…Some pretty good people went out the door that summer, and the experience left an overwhelming impression in the minds of everybody who was on that course that this was just not the way to do business.  It says something about the state of the leadership of the military and the incredibly poor training process at the time that we lost so many good young men.  It was appalling.

We spent the first week of the course in garrison, taking classes, refreshing skills from previous courses, and then deployed to the training area, or “into the field,” for the practical-training part of the course.  The instructors began weeding people out right away.  By the time that first week was over, some of the men were already on formal warning of shortcomings because their inspections weren’t good enough or they had not received a high enough mark on one of their tests.  If you got three warnings from the course staff, you were out.  By the time we got out into the field to actually start learning how to command our vehicles and a later troop of tanks, some guys were already more than halfway out the door.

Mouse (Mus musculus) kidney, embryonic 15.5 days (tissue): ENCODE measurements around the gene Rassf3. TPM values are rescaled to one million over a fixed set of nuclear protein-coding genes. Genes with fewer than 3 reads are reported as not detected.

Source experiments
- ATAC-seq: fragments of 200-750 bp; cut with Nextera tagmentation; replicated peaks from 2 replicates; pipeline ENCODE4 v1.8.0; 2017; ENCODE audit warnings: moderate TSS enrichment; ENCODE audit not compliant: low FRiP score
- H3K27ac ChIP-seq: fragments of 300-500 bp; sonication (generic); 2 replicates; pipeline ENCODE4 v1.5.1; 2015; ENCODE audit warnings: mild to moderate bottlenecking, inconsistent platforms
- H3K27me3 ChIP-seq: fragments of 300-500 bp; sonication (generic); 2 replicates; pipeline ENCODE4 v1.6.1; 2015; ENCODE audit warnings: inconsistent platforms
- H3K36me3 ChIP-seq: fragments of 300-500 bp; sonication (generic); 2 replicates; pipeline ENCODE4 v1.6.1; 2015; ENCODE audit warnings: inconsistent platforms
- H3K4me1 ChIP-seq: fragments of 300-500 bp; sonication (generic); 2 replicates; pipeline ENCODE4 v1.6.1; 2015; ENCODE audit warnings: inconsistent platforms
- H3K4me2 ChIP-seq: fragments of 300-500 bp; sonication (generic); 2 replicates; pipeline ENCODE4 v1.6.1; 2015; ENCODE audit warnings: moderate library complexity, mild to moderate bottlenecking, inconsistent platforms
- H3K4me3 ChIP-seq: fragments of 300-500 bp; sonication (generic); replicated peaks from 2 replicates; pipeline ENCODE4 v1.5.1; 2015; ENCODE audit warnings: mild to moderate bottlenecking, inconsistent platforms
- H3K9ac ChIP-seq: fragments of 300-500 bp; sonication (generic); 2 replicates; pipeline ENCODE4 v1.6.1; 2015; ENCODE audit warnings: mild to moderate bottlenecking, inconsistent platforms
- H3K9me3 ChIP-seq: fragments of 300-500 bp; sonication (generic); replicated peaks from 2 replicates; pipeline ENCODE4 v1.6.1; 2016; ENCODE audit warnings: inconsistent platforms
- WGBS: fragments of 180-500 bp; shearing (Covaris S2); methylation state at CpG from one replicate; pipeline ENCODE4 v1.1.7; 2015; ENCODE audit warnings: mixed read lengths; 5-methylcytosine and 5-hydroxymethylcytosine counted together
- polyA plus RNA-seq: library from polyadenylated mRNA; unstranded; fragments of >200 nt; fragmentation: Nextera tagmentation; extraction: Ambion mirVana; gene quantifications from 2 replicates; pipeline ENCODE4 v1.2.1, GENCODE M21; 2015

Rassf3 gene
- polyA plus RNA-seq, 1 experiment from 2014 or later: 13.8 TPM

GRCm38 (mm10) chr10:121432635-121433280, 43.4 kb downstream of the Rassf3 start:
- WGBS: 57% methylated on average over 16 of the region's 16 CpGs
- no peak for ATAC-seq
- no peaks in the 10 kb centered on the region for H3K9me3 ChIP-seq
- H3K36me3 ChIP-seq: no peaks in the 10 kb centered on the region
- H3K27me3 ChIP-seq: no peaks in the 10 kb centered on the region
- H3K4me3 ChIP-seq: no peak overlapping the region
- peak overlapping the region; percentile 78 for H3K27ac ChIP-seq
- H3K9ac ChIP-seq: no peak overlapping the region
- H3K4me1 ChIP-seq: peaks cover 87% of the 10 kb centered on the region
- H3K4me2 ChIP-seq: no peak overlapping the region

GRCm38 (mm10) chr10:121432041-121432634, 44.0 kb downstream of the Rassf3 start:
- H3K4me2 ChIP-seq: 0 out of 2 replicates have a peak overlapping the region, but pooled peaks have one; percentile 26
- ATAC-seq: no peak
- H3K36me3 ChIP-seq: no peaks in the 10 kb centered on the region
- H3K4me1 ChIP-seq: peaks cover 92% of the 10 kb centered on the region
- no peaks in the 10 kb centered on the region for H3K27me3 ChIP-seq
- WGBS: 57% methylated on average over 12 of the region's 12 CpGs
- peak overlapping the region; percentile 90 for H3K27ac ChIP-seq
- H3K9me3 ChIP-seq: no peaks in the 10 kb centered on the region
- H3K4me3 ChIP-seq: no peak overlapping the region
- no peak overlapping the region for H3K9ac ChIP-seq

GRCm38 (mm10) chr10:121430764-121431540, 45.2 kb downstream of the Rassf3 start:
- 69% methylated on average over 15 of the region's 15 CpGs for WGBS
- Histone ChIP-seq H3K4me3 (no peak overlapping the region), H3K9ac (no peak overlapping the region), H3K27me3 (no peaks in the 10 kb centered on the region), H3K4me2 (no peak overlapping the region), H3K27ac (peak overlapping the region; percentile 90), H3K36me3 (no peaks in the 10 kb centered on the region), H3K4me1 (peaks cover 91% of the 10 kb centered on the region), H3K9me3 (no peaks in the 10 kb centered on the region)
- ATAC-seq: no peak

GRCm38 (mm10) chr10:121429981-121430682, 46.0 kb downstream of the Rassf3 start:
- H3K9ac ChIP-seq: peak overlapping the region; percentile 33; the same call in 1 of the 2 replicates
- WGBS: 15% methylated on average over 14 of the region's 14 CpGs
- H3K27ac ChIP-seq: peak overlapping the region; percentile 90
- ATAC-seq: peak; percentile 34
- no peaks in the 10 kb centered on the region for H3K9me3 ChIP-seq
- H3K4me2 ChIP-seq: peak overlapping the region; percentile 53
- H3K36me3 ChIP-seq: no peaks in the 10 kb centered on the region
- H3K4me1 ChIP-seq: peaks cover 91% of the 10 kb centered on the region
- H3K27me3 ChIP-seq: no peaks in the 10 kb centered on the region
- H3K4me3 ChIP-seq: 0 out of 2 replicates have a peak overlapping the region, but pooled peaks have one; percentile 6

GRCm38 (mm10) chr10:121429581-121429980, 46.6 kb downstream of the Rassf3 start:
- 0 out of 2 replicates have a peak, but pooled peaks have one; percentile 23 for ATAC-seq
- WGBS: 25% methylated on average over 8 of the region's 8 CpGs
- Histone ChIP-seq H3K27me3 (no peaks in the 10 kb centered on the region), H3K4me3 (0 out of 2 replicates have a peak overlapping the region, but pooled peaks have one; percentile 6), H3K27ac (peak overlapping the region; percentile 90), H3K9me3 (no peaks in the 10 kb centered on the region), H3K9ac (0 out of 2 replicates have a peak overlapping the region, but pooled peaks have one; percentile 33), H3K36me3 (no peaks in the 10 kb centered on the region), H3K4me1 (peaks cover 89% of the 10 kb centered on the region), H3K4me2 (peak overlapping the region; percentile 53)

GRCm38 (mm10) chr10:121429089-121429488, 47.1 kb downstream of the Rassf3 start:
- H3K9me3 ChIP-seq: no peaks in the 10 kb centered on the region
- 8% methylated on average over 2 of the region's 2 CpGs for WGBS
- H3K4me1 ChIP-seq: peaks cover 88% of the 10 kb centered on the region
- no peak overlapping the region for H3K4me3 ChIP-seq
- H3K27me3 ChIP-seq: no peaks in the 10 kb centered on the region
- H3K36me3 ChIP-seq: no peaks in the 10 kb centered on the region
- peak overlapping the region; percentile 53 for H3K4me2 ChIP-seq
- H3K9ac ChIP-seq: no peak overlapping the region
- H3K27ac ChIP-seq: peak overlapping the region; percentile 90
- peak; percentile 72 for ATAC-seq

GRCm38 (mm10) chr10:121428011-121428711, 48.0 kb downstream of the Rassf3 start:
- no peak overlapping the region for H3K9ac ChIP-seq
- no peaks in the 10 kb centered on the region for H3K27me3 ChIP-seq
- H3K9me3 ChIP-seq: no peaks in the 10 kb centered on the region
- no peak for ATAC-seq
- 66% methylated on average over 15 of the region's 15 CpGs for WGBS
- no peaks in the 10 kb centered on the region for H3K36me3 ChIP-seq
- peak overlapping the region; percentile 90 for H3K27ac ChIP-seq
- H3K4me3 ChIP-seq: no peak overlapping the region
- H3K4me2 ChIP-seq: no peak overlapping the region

By the end of that week, we knew what was happening and became very cynical about it…

The experience shaped, in a dramatic way, my approach to leadership.  I believe in doing things almost the exact opposite of what we encountered that summer—respecting individuals, bringing them along, training and developing them, occasionally jacking them up but always on a path to make as many as possible the leaders we needed.  Instead, the CF, and specifically the army, treated great young men deplorably, created a culture of survival, and as a consequence, lost many of the very good ones.  Every day that summer we all worried that we would be the next to go.